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Old 14 October 2006, 13:10   #7
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I agree that engine size is not the major issue,( unless you drive up a lot of steep hills) traction is. A " always works tip" If the ramp is bad then let the tyre pressure down on the driving axle to 10 psi. this will increase your contact area by about a factor of 4. Recover boat and drive at 25mph to nearest garage and pump back up. A little inconvenient but a hell of a lot cheaper than buying a dedicated tow vehicle. I used to tow a very heavy 16 ft. speedboat behind an 850 Mini and never had a problem but occasionally had to use this method, particularly at low springs.
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Old 14 October 2006, 13:28   #8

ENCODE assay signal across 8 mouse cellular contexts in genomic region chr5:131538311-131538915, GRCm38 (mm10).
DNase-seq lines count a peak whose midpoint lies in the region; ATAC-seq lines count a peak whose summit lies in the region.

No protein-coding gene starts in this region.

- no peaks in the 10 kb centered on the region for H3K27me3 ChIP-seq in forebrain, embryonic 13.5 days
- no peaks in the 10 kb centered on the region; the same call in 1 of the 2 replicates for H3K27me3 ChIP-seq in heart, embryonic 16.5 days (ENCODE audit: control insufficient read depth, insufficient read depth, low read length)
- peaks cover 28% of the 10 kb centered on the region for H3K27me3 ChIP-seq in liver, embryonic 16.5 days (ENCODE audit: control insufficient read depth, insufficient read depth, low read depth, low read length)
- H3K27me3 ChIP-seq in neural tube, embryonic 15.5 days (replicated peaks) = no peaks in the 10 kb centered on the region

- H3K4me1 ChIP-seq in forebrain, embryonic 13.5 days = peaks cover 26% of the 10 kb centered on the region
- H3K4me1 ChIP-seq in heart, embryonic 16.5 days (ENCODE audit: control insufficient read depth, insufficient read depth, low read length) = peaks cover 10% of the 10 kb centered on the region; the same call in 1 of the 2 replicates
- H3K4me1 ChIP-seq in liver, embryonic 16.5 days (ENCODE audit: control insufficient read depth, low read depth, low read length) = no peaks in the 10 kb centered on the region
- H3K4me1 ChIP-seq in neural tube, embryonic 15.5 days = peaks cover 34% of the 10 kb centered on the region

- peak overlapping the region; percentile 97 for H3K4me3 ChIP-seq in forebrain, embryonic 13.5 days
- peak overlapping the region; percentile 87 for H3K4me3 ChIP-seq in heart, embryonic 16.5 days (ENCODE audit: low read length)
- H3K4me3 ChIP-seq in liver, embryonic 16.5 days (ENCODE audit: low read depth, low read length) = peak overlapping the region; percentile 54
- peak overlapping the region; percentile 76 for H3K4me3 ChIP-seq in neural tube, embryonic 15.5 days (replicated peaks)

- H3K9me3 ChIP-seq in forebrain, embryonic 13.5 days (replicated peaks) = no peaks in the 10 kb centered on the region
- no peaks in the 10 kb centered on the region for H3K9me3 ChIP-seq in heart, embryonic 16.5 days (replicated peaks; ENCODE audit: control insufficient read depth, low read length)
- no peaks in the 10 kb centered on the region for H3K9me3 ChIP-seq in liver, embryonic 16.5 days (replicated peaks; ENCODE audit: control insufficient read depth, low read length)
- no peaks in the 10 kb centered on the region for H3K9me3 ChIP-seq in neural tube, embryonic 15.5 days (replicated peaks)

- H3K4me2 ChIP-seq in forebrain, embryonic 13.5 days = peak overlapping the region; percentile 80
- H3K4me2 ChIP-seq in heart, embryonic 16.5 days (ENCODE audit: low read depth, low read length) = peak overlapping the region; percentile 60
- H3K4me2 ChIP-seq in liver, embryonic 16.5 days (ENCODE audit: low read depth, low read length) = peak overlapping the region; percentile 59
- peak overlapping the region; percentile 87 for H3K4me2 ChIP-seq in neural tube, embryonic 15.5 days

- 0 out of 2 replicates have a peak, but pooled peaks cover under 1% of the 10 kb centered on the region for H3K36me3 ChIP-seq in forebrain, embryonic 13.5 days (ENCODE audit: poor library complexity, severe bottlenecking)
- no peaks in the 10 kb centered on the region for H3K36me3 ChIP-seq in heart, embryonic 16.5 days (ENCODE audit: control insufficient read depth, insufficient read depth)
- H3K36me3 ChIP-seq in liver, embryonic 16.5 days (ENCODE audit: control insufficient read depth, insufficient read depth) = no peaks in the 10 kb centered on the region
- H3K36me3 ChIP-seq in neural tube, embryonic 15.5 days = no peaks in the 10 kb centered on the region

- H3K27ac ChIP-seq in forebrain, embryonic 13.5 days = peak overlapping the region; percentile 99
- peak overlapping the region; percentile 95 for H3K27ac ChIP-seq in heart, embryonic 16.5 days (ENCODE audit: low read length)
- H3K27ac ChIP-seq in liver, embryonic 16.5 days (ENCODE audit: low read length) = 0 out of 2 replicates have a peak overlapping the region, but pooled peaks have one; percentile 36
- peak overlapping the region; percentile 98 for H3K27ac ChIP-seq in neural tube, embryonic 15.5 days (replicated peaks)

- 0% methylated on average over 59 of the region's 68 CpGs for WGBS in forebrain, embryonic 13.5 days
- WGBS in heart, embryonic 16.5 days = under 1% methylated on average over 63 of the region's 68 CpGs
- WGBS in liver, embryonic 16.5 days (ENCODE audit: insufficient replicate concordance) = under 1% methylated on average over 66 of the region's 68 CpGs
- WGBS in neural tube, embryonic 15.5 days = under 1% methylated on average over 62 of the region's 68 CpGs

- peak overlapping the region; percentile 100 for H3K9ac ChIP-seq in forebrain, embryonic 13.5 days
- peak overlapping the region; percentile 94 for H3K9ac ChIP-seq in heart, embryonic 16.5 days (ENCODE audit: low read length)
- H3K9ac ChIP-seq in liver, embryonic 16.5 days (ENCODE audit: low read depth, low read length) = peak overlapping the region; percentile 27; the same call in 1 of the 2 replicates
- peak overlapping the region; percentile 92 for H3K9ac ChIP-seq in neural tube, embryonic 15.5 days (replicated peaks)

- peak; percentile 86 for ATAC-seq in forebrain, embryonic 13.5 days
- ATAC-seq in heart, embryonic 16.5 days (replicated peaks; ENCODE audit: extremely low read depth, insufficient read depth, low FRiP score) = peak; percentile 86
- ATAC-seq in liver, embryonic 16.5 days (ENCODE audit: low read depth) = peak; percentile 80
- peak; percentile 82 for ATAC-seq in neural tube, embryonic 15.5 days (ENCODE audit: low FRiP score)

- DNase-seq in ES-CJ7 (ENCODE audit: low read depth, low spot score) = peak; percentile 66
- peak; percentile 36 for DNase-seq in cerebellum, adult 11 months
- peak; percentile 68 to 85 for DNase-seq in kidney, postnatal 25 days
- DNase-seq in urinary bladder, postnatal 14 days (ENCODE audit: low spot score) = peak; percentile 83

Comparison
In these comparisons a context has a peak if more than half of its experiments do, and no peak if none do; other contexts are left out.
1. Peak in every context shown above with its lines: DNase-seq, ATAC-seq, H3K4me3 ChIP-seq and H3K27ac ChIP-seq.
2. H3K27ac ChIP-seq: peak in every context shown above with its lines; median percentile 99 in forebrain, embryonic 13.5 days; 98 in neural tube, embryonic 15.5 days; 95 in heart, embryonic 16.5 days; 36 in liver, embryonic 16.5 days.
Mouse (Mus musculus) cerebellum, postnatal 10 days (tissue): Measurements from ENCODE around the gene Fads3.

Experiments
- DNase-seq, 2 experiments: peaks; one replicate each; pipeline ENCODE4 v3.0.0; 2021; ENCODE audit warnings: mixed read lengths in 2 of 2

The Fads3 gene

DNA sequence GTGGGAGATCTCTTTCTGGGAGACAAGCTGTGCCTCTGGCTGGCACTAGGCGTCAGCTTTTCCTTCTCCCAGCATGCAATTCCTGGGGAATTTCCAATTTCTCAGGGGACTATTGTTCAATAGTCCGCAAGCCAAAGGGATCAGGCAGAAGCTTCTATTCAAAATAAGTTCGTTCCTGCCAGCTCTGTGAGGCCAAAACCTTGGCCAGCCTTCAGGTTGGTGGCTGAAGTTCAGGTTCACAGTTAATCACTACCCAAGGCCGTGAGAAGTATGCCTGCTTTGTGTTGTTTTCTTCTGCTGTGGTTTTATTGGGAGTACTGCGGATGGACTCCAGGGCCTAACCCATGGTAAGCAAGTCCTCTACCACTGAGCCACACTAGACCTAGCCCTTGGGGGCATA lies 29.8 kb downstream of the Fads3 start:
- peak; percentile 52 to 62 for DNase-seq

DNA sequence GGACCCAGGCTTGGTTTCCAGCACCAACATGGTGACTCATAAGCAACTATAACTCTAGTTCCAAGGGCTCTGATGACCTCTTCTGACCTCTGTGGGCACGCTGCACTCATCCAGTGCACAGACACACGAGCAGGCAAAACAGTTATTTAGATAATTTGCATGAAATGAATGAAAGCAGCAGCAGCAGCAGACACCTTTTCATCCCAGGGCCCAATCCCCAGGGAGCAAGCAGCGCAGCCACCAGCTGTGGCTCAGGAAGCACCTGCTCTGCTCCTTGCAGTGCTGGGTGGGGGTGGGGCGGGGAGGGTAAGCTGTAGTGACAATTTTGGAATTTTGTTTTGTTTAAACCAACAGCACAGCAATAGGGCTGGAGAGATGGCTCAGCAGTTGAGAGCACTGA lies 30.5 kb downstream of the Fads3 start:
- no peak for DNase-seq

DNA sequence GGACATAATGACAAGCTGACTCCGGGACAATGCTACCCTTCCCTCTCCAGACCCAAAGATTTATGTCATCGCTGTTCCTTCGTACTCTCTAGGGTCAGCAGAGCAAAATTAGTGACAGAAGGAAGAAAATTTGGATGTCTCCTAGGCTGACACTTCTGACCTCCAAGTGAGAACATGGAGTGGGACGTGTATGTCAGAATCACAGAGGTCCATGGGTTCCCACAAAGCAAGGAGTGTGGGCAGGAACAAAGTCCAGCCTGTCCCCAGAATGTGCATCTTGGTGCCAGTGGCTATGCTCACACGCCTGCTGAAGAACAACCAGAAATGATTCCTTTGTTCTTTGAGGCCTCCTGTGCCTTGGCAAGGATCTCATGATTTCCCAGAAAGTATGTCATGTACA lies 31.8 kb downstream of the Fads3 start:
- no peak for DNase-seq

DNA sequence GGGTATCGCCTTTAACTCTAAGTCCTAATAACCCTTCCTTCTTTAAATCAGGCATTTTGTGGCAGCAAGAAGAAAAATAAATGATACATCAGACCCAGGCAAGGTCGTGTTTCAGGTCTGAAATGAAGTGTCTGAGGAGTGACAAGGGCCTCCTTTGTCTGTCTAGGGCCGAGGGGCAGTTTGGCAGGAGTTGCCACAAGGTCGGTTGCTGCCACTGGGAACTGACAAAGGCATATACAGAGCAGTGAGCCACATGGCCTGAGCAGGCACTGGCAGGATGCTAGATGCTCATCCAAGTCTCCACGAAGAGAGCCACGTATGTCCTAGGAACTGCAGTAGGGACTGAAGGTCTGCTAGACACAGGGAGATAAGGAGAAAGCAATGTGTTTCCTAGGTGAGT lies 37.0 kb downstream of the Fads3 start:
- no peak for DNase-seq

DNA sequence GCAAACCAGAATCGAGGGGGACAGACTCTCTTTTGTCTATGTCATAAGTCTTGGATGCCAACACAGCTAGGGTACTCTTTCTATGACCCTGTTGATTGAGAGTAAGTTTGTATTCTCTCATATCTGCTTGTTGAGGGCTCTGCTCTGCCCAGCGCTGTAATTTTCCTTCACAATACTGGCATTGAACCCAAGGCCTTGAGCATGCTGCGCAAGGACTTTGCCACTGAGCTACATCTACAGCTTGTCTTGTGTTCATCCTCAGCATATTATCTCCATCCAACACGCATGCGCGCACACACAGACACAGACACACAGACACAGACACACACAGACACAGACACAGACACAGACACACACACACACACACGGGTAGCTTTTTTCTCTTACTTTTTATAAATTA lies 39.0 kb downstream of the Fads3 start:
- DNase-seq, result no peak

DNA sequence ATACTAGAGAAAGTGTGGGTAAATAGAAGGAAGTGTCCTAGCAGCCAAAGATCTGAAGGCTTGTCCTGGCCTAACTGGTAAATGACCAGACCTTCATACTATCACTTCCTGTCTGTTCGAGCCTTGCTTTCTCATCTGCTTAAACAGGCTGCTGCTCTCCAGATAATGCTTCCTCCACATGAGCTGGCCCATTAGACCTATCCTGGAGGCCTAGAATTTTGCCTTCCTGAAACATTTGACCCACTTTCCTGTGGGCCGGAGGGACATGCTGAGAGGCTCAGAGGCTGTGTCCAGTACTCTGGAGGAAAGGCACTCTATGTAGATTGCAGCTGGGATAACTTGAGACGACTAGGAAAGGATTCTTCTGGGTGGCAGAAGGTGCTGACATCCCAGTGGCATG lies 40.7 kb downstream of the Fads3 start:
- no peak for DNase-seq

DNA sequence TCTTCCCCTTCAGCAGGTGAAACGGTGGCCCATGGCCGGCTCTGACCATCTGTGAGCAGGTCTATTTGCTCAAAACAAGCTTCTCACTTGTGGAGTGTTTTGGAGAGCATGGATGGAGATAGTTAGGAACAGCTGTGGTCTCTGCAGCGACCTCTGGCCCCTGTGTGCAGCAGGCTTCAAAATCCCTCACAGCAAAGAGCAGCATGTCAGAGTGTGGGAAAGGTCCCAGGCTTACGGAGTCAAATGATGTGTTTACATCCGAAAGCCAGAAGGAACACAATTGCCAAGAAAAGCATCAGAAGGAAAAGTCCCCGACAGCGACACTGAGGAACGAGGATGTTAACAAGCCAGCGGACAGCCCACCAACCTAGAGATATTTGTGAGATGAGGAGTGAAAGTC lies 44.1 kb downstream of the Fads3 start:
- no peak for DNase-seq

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If traction is bad with a front wheel drive car just alter the way the boat is sitting on the trailer - it lifts the back of the car up and pushes down on the front wheels - just remember to get it right for towing on the road afterwards!!!
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Old 14 October 2006, 13:33   #9
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I think the key is finding a decent slip way. We have the VW group 2.5TDI in an Audi A6 (Auto) and it spins the front wheels quite easily on the slip way, this was towing a 16ft speedboat/ Valiant V520. The slip way in question does have a loose surface towards the bottom.
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Old 14 October 2006, 13:54   #10
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Quote:
Originally Posted by codprawn View Post